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Breathe easy… …and cost-effectively

Jul 2018 Ventilation | Comments Off on Breathe easy… …and cost-effectively
Breathe easy… …and cost-effectively
 

David Treharne, senior engineer at Domus Ventilation, looks at how improvements in the energy efficiency of dwellings has led to poor indoor air quality, and why mechanical ventilation is the way forward

Over recent years we’ve done a good job of improving the energy efficiency of new build homes, with a focus on sealing the building envelope to prevent wasteful heat leakage. And it’s worked remarkably well; so much so, that we’ve created air tight homes that, in some circumstances, over-heat and trap the stale, humid air indoors along with the pollutants. You see, what we’ve failed to do is match the improvement in energy efficiency with the provision of ventilation.

The results of poor ventilation

As well as making for an uncomfortable home environment, poor ventilation can directly affect the health of residents. Poor indoor air quality has known links to allergies, asthma, lung cancer, chronic obstructive pulmonary disease, cardiovascular disease and even dementia.

Opening a window or two if you need ventilation is the usual response, but in cooler or damp weather that’s not ideal, nor is it enough in warmer summer months. And that’s where continuous mechanical ventilation systems step in.

Continuous Mechanical Ventilation

There are essentially two types of whole house continuous mechanical ventilation systems: Mechanical Extract Ventilation (MEV) and Mechanical Ventilation with Heat Recovery (MVHR).

An MEV system actively extracts air from ‘wet rooms’ (kitchens, bathrooms, utility spaces) via ducting to a central ventilation unit, which further ducts to an exhaust point. The systems are typically dual speed, providing low speed continuous trickle ventilation and high-speed boost flow. Replacement fresh air is drawn into the property via background ventilators located in the habitable rooms and through air leakage.

Unlike MEV, MVHR systems combine supply and extract ventilation in one system. They work on the principle of extracting and re-using waste heat from wet rooms. MVHR systems efficiently pre-warm the fresh air drawn into the building with waste stale air using a heat exchanger; up to 95% of waste heat can be recovered by this mechanism. The filtered, pre-warmed air is then distributed around the home, effectively meeting part of the heating load in energy efficient dwellings.

Waving the flag for MEV

There’s no doubt about it, MVHR systems provide effective ventilation, are energy efficient, extremely effective at reducing the risk of condensation and cold air draughts and, with their built-in air filters, are particularly useful in more polluted urban areas.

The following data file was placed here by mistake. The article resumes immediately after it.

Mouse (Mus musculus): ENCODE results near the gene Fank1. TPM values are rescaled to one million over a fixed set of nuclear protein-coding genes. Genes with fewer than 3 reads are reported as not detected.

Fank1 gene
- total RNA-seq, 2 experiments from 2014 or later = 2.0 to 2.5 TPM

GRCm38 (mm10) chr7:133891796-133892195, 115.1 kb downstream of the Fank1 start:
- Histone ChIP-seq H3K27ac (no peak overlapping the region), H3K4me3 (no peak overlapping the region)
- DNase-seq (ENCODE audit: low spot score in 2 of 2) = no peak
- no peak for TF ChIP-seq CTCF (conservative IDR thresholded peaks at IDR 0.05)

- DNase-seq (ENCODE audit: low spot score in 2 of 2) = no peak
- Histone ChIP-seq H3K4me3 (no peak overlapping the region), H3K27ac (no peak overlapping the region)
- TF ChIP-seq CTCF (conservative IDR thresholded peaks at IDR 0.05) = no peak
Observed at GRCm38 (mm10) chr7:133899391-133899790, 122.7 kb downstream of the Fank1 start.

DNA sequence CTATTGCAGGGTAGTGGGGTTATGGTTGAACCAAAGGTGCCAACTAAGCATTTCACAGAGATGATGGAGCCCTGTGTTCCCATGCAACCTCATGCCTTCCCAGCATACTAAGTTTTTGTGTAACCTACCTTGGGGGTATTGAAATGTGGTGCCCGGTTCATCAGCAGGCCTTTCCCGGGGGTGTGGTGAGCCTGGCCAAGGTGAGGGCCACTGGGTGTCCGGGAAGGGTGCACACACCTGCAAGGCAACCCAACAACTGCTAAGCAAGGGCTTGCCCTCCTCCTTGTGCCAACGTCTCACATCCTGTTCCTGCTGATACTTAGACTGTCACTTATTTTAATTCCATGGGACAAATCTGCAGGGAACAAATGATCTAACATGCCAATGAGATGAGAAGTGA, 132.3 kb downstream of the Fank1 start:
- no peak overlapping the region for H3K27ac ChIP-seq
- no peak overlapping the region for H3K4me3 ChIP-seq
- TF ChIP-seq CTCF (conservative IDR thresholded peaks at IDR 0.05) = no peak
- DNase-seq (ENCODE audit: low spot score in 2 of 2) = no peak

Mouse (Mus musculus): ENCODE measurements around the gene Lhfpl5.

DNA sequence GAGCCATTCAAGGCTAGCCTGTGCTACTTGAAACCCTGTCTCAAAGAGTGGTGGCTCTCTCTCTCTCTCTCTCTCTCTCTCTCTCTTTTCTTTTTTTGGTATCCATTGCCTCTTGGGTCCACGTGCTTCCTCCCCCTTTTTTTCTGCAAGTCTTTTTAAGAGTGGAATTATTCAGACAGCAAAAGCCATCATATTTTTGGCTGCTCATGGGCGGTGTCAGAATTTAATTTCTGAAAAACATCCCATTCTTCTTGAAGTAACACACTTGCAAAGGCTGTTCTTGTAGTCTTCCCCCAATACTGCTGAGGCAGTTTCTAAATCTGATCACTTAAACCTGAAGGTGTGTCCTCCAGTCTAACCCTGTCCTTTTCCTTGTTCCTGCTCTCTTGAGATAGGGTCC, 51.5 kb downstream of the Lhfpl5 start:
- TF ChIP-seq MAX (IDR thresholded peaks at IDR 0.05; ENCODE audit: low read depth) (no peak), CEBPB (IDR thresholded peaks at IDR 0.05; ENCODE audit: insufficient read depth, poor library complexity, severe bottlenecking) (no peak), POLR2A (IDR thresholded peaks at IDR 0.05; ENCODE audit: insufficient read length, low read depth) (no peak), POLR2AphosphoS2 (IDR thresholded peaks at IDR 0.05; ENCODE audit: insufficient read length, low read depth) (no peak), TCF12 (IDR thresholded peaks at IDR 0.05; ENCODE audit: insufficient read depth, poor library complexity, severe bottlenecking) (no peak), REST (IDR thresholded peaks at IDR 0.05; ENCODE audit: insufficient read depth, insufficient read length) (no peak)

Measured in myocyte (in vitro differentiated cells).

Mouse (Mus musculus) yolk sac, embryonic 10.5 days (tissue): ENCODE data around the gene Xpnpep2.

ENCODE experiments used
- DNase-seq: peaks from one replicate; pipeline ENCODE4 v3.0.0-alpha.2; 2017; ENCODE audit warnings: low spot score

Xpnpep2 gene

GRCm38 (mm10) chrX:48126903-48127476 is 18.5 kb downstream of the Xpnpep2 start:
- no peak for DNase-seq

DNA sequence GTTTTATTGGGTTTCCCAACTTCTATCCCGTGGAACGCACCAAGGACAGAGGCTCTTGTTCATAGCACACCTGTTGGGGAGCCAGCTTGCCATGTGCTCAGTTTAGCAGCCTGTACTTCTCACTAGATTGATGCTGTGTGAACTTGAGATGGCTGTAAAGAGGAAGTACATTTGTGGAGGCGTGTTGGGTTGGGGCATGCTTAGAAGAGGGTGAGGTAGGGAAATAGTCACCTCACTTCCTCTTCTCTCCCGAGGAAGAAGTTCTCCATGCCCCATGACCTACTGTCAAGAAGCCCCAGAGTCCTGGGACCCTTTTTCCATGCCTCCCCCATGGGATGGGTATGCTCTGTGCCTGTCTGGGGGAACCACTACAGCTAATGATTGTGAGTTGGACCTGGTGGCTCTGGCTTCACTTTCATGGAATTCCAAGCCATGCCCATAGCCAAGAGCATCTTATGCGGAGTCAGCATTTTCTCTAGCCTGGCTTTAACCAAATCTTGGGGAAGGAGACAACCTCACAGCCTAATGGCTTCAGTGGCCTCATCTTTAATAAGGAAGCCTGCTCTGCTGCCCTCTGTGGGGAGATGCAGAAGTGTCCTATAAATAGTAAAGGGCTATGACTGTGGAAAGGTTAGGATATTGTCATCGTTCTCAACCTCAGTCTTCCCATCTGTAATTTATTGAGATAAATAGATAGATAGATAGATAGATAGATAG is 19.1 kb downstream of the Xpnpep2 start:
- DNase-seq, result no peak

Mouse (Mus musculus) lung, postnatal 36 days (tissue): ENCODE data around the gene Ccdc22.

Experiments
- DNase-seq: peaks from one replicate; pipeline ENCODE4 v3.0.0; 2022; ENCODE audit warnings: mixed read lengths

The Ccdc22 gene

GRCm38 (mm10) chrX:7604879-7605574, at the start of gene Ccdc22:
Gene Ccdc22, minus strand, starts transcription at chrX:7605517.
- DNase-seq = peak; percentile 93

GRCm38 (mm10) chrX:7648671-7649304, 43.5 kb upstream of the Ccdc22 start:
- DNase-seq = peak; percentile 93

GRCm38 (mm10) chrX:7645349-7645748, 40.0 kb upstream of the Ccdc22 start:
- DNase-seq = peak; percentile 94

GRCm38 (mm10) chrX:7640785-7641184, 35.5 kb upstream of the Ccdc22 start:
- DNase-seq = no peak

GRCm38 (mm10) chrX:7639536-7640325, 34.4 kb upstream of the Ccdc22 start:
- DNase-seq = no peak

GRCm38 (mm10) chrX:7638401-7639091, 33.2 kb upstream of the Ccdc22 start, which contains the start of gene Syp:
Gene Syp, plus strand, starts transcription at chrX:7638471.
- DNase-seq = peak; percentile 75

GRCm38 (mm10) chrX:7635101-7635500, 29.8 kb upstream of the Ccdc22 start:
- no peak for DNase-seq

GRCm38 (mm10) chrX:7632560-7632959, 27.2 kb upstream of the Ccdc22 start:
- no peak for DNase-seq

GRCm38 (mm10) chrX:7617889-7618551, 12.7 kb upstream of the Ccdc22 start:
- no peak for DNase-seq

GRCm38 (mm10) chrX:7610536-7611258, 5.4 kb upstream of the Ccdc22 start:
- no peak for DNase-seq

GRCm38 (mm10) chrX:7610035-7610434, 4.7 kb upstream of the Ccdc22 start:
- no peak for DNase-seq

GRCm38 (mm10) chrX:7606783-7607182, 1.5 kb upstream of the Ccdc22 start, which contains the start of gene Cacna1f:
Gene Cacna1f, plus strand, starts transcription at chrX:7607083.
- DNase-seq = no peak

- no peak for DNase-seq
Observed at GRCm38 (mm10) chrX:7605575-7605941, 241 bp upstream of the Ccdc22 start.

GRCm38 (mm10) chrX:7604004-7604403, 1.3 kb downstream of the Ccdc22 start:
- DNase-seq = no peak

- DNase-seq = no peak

But MVHR systems come with a higher price tag than their counterparts and are considerably more complex to install and commission. MEV systems, which are more affordable and straight forward, are often a more practical solution for the customer and for installers coming into ventilation from the electrical side. MEV still provides excellent ventilation, but the capital costs are lower, they are easier and therefore more economical to install and operating costs are low.

On the installation side, MEV systems require less ducting because air is being drawn one way only, which also makes for easier commissioning. The MEV units themselves are smaller and lighter than those of MVHR and can therefore be easily wall mounted rather than in a loft. In fact, Domus Ventilation’s CMX MEV unit is just 125mm deep, making it the only unit on the market shallow enough to fit in a ceiling void.

MEV systems are also very easy to use – more of a fit and forget scenario than MVHR systems, which require regular maintenance. With access to properties often an issue in social housing, MEV systems are often a more appealing option here.

Both MEV and MVHR systems are most suitable for new properties rather than retrofit (although that is an option in some circumstances), but MVHR systems require a more airtight property where virtually all of the air flow can pass through the heat exchanger, to perform efficiently.

Looking to the future

The issue of indoor air quality is finally making it onto the political agenda. An All-Party Parliamentary Group for Healthy Homes and Buildings has been set up to investigate it more fully and trade association BEAMA has put through recommendations for addressing this, which includes rewriting Building Regulations concerning ventilation so focus is given to achieving performance in practice, not just theory.

This is all positive news for professionals involved in ventilation or considering moving into this field as it represents a potential growth area.

It’s also positive news for all of us. After all, in the UK we spend around 90% of our time indoors and around 16 hours a day on average at home; we wouldn’t accept drinking poor quality water from our taps at home, so why should we accept poor quality air?